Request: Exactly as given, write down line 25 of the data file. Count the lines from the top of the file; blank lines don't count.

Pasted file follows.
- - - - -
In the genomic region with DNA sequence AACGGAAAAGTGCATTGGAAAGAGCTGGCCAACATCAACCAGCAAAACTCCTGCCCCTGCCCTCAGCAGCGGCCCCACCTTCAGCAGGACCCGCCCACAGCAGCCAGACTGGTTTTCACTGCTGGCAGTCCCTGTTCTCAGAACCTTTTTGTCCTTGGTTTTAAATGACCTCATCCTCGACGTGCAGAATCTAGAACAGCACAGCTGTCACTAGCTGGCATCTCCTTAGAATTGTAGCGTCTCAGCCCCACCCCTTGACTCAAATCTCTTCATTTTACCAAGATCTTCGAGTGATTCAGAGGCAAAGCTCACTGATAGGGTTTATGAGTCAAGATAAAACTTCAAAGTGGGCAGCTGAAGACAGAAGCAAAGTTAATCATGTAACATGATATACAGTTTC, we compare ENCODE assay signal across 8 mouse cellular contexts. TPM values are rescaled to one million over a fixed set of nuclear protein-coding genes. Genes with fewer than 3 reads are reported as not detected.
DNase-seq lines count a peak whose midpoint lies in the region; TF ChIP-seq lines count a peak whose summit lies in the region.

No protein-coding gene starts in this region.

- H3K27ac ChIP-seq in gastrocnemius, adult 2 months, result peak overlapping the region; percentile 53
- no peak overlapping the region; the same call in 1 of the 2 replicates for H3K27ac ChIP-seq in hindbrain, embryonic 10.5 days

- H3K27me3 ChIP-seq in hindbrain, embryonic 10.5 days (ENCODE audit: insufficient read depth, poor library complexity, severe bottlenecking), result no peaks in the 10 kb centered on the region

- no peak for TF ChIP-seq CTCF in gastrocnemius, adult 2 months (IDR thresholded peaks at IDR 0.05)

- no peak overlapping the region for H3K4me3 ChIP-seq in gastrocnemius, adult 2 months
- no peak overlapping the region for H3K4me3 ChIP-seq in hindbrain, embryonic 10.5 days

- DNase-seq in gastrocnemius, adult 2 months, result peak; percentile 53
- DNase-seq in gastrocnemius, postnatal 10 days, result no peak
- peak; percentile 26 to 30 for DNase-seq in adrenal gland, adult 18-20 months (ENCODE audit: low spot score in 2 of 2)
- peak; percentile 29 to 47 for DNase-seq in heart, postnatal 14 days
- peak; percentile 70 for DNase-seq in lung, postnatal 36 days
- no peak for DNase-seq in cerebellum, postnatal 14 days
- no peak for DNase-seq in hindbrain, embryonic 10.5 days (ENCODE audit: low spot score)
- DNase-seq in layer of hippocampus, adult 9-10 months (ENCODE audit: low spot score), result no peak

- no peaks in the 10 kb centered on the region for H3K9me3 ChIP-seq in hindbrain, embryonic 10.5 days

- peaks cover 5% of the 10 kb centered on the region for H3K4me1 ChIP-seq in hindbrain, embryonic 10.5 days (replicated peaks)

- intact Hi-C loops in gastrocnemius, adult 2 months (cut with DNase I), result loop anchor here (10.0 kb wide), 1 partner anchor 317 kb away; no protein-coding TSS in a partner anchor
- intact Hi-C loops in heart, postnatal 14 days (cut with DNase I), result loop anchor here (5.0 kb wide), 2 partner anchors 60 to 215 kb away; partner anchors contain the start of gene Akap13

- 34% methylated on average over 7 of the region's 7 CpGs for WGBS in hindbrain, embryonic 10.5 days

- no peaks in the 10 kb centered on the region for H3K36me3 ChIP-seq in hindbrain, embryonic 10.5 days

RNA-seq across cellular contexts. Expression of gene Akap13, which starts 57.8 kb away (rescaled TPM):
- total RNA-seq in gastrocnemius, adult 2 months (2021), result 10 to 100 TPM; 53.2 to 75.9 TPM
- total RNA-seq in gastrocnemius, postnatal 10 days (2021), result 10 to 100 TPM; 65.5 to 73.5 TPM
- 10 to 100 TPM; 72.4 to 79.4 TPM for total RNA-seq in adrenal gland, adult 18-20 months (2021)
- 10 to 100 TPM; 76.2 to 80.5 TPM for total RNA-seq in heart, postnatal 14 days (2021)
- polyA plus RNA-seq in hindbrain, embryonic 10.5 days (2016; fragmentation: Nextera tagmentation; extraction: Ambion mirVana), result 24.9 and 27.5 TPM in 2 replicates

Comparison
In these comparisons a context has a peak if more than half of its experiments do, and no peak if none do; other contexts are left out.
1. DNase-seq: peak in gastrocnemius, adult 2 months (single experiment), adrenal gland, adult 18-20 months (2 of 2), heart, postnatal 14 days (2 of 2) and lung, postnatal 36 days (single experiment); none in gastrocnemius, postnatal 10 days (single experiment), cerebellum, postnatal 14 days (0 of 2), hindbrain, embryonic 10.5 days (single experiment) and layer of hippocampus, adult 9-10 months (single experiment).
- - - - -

- total RNA-seq in gastrocnemius, adult 2 months (2021), result 10 to 100 TPM; 53.2 to 75.9 TPM